Heart Prep for Sunday, December 9th
Advent is here. This Sunday will be the 2nd Sunday of Advent, and our reading for the day is The Story of the Shepherds from Luke 2. And it's a wonderful story, full of promise and hope. But for many among us, and even some of us, this season seems to lack promise and hope. There's no doubt that many people are struggling with one form of darkness or another in their lives, and sometimes this struggle seems greater during the holiday season. There's expectations of joy, happiness, and being merry! When oftentimes we feel anything but that. We see the lights, hear the music, paste on a smile, and frantically try to feel something that looks like Christmas … but instead we're faced with a dark night of the soul, mired in grief and disappointment. And at those times, it's easy for us to forget how pervasive light can be; stealing through the dark cracks in broken hearts, doing away with the shadows, pursuing us steadily, lovingly.
It's helpful not to forget that in the very first chapter of the Bible, in Genesis 1:3, when darkness was “over the deep” – God said, “Let there be light.” Our Almighty Creator was not content to let darkness remain on the earth, and He is not content to let darkness remain in our hearts. Instead, Christ comes down to BE the light, declaring “I am the light of the world; whoever follows Me will never walk in darkness, but will have the light of life.” (John 8:12) He is the “Word made flesh”, who made His dwelling with us (John 1:14). The Gospel also states, “In Him was life, and that life was the light of all mankind. The light shines in the darkness, and the darkness has not overcome it.” (John 1:1-4).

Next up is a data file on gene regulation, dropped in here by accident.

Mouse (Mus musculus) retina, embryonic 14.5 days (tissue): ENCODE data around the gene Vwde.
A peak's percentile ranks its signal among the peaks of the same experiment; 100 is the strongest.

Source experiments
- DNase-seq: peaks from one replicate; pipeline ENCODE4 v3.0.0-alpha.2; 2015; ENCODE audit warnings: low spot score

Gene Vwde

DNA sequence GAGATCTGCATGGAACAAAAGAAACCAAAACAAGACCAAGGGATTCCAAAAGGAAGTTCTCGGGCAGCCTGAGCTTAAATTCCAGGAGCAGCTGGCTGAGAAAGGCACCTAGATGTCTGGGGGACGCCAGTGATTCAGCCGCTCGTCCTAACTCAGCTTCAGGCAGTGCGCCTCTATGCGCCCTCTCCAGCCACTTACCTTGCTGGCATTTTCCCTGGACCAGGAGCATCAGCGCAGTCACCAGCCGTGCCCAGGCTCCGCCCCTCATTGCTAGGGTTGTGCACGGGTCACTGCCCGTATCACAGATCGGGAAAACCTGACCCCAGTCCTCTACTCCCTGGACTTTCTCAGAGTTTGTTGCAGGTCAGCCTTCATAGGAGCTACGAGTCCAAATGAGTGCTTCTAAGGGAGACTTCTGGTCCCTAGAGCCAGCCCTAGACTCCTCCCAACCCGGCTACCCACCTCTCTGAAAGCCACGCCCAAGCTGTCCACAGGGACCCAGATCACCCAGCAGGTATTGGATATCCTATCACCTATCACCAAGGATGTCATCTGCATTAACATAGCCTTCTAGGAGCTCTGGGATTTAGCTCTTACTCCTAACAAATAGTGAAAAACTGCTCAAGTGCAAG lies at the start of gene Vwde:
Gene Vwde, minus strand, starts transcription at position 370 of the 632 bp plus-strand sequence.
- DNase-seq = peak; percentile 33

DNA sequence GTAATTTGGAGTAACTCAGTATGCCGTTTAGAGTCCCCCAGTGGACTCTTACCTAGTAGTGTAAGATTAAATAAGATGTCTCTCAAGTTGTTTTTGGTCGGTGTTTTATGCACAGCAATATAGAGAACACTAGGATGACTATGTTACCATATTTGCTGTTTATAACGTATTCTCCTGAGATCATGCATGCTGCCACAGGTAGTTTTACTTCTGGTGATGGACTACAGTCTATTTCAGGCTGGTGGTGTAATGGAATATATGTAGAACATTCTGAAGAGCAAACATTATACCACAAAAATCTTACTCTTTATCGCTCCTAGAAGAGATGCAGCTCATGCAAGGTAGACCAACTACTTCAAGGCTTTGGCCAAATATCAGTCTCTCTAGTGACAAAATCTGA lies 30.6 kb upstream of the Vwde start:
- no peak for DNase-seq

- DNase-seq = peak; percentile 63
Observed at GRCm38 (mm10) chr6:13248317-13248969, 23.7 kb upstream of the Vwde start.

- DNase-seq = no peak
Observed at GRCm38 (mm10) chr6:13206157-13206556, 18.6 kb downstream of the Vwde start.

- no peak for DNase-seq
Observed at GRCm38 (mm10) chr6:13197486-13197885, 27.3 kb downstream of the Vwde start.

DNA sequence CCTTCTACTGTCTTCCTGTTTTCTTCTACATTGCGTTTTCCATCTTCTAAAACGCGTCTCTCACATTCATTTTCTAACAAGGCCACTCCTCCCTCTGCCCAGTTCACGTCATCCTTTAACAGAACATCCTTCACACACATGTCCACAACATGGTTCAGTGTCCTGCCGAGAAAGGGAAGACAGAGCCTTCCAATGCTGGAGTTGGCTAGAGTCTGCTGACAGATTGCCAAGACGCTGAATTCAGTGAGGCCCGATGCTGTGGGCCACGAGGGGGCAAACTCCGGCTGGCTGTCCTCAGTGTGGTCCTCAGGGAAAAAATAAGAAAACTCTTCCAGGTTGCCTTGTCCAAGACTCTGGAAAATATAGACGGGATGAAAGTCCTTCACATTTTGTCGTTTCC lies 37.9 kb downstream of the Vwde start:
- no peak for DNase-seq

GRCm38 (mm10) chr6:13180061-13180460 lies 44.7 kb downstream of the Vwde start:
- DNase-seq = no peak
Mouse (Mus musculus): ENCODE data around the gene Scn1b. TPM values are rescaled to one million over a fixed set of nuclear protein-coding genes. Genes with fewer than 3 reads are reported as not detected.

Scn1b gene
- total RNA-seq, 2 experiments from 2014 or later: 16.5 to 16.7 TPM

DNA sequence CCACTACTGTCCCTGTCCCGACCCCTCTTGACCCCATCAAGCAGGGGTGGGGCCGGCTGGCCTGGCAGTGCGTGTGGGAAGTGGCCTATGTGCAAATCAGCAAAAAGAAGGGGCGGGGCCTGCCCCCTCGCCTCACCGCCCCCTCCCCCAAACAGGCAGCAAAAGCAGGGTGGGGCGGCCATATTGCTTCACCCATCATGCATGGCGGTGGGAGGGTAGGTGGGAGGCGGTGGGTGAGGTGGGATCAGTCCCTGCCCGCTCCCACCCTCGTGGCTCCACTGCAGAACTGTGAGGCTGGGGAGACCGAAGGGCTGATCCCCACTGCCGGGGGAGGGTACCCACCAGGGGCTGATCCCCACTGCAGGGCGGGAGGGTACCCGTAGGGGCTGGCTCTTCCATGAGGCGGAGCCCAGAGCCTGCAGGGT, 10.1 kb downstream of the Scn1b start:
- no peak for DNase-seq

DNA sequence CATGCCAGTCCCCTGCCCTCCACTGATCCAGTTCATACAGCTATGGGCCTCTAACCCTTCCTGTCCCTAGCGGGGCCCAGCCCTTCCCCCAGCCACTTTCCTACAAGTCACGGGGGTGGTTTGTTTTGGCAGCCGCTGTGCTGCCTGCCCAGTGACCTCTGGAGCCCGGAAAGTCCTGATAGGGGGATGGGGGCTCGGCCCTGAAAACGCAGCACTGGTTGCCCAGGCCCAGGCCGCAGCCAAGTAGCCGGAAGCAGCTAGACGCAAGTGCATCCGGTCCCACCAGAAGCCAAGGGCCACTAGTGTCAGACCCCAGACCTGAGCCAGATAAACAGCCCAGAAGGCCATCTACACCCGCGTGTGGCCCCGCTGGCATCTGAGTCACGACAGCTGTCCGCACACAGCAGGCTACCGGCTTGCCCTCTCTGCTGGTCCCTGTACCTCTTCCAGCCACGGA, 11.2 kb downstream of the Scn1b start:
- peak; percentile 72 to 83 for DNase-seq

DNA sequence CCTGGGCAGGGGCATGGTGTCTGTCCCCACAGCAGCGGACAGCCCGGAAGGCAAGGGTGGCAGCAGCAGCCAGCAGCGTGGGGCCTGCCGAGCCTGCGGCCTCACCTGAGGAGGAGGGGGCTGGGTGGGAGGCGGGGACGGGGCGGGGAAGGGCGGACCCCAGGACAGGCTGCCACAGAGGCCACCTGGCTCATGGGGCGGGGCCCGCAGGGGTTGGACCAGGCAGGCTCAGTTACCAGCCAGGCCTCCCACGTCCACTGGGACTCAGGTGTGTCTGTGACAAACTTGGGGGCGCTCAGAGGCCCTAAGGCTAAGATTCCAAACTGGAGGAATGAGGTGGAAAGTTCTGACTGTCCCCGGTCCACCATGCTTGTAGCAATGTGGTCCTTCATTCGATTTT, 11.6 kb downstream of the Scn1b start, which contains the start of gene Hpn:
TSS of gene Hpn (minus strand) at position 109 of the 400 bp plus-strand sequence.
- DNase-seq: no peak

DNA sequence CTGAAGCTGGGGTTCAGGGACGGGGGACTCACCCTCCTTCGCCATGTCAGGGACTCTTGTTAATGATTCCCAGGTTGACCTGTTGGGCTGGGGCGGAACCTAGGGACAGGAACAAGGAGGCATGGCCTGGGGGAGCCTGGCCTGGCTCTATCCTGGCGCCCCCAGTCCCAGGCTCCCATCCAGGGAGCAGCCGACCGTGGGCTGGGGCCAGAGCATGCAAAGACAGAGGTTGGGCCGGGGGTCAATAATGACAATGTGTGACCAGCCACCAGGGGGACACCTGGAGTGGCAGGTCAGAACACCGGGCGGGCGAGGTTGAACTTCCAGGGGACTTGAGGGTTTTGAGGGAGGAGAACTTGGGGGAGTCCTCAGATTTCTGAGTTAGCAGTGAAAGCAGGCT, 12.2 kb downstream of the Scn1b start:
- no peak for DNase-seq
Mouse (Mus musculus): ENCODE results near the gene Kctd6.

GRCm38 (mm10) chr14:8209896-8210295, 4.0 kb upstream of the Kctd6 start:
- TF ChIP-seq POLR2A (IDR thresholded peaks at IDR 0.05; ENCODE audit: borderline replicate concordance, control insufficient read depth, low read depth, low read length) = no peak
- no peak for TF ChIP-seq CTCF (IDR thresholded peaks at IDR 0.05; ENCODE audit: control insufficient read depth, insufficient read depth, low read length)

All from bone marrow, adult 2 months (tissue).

So, this Advent, we're going to spend the season with the Apostle John. And this week, he's going to continue the introduction to that light in John 1:6-8. And with that introduction will come great promise and great hope. Light was born in the form of a baby, “God in the child in the manger.” Therefore, as we prepare our hearts to welcome Christ, let us remember that He did not remain that baby in a manger – He entered into our humanity in order to enter into our darkness; to take it upon Himself, to eradicate suffering and evil and to bring us into His marvelous light. Let's take that truth and spend some time this Advent by praying for each other -- "May His light may shine on you this Christmas season!" I think that would be a wonderful gift. See you Sunday, Dr. Dave